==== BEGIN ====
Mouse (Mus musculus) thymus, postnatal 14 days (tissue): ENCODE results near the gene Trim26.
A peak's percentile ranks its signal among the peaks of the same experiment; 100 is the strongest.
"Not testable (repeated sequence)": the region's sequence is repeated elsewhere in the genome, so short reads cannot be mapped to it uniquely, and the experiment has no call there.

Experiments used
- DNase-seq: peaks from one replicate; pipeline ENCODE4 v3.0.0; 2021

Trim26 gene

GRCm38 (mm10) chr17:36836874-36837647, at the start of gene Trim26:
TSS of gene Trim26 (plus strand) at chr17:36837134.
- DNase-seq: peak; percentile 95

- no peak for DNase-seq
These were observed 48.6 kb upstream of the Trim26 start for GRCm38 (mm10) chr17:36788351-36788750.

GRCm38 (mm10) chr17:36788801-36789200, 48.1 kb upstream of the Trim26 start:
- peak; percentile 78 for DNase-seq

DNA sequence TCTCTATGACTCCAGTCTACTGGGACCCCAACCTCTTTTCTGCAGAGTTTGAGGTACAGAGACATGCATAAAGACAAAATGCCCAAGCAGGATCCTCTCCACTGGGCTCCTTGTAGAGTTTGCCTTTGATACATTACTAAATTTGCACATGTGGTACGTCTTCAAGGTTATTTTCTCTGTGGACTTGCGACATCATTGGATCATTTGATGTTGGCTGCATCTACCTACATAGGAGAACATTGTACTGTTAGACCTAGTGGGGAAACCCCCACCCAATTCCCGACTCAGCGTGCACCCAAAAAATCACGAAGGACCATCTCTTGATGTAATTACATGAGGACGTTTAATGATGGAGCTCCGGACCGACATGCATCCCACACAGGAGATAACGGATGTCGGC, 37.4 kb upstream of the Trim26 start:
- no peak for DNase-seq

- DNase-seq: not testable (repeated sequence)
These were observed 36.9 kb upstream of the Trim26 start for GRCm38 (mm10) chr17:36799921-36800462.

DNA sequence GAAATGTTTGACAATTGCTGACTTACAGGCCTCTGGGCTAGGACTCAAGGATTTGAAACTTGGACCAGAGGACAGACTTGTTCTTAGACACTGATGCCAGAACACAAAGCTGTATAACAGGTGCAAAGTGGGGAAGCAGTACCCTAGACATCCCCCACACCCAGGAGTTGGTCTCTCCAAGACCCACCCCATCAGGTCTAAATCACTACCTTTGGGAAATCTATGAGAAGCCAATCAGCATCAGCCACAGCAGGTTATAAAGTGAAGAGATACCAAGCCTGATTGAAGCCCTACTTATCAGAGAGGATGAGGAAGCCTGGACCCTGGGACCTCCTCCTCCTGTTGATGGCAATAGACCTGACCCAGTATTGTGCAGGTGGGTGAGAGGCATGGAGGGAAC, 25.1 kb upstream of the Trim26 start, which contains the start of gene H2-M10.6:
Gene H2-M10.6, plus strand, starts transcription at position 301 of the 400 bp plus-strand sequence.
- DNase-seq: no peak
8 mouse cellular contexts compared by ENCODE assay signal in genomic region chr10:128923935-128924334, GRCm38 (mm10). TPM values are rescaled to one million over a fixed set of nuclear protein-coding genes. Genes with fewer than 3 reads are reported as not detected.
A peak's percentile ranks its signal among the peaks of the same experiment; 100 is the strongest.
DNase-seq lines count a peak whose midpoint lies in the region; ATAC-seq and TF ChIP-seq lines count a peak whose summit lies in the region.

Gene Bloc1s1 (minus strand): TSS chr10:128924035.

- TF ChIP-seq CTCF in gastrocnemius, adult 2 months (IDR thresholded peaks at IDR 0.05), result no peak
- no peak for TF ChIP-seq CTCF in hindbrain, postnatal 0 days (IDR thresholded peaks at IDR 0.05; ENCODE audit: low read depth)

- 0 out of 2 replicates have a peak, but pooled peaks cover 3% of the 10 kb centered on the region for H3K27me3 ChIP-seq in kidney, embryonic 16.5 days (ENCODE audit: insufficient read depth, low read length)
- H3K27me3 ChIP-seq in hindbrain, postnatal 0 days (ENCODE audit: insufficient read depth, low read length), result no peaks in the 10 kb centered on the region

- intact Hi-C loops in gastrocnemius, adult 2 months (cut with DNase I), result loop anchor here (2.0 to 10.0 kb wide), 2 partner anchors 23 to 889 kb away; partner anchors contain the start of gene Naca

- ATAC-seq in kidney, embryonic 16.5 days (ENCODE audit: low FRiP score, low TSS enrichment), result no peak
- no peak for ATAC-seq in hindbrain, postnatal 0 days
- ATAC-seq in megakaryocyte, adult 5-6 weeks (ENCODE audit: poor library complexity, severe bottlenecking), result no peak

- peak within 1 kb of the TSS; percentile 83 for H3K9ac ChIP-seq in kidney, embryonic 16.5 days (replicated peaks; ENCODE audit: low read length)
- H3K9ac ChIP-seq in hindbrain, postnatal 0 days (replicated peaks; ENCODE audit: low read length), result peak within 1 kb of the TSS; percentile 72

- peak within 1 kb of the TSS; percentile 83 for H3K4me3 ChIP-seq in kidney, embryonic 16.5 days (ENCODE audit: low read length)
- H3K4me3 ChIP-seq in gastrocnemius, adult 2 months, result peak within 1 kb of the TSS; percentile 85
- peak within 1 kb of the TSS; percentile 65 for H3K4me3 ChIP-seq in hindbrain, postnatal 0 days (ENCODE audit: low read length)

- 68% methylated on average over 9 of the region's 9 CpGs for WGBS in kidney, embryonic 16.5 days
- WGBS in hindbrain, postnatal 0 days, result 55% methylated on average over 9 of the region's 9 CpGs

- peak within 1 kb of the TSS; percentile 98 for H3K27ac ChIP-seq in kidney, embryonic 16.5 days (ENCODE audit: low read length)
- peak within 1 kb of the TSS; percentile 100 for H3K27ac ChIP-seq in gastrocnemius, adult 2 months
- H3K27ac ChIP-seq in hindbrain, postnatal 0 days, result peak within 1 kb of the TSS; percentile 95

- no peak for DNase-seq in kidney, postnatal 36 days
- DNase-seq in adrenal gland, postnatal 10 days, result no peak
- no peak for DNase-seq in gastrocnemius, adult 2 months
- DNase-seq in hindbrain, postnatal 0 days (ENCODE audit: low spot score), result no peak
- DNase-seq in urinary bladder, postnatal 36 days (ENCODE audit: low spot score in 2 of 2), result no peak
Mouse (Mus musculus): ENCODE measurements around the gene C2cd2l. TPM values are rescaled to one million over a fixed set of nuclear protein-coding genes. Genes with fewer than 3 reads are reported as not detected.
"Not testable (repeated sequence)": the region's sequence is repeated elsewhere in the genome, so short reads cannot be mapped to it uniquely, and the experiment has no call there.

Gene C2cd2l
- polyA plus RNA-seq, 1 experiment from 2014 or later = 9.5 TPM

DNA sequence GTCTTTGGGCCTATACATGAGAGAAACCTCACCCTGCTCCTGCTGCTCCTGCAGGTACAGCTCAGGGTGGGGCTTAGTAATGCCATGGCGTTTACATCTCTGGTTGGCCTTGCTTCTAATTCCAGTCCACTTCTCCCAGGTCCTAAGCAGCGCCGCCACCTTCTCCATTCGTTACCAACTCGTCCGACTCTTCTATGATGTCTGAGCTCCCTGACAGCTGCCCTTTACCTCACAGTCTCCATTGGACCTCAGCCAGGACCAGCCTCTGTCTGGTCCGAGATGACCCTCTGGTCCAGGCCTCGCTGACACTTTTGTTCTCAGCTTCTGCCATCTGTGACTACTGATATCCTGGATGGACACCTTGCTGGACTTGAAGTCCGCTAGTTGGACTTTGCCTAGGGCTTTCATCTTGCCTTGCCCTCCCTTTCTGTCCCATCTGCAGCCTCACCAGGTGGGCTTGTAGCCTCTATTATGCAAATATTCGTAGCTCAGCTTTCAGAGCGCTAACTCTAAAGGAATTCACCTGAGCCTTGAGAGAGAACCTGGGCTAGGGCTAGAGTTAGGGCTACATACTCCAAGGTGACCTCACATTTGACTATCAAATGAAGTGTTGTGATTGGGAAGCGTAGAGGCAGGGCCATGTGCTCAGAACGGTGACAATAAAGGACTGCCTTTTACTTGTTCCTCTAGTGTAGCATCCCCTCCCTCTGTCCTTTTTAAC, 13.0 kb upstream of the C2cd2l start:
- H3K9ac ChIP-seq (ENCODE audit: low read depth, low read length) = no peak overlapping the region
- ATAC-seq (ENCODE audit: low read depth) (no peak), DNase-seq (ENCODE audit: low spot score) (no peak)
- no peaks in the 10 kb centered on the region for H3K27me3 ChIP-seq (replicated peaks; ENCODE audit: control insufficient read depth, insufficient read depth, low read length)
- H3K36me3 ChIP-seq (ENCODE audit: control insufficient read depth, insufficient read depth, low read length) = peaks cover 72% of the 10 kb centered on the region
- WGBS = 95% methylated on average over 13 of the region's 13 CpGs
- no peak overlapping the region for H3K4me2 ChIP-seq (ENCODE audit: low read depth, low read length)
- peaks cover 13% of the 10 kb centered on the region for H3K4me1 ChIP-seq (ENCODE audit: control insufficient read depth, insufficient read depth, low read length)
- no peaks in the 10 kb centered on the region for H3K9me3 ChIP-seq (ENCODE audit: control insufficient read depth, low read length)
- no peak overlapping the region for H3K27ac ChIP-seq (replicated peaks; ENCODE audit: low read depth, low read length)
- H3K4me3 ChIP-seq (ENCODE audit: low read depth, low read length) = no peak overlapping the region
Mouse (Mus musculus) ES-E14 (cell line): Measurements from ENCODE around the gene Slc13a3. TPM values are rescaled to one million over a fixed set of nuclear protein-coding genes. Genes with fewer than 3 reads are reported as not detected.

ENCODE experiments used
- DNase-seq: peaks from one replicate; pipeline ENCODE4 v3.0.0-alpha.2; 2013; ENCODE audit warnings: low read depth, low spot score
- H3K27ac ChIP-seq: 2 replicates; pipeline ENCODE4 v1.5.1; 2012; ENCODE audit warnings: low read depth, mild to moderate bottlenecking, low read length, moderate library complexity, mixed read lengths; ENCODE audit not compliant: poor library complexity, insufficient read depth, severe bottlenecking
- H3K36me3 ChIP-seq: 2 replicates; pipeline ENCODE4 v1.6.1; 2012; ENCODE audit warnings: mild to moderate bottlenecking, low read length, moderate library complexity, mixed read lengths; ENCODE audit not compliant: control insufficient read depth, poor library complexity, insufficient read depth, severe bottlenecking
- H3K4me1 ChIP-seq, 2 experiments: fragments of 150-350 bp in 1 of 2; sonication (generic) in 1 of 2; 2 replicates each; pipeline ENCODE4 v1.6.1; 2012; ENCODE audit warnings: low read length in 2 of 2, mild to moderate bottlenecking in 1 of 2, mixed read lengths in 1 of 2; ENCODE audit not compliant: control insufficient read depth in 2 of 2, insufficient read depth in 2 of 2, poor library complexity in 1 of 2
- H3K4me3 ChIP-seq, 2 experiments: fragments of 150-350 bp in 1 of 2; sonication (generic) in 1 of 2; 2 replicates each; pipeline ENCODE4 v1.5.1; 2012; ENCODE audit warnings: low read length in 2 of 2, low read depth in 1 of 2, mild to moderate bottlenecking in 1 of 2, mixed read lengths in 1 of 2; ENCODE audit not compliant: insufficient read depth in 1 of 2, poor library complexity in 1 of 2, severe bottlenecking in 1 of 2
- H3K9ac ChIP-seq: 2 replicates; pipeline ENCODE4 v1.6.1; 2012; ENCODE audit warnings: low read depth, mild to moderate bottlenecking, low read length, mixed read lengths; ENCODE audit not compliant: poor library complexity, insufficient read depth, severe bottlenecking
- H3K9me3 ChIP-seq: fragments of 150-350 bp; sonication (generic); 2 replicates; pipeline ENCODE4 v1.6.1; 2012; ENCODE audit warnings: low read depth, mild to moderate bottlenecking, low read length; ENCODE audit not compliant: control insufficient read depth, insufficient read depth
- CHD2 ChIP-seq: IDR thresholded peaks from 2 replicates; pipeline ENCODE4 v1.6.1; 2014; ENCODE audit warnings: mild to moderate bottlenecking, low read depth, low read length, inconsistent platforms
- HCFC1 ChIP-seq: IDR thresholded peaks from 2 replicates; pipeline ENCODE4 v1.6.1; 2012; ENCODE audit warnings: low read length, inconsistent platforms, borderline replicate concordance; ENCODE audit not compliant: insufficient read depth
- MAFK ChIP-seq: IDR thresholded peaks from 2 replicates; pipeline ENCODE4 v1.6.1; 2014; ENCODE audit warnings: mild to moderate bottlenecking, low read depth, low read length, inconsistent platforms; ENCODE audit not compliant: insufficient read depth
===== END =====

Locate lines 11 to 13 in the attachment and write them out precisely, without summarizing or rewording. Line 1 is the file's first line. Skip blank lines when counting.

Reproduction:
These were observed 48.6 kb upstream of the Trim26 start for GRCm38 (mm10) chr17:36788351-36788750.

GRCm38 (mm10) chr17:36788801-36789200, 48.1 kb upstream of the Trim26 start:
- peak; percentile 78 for DNase-seq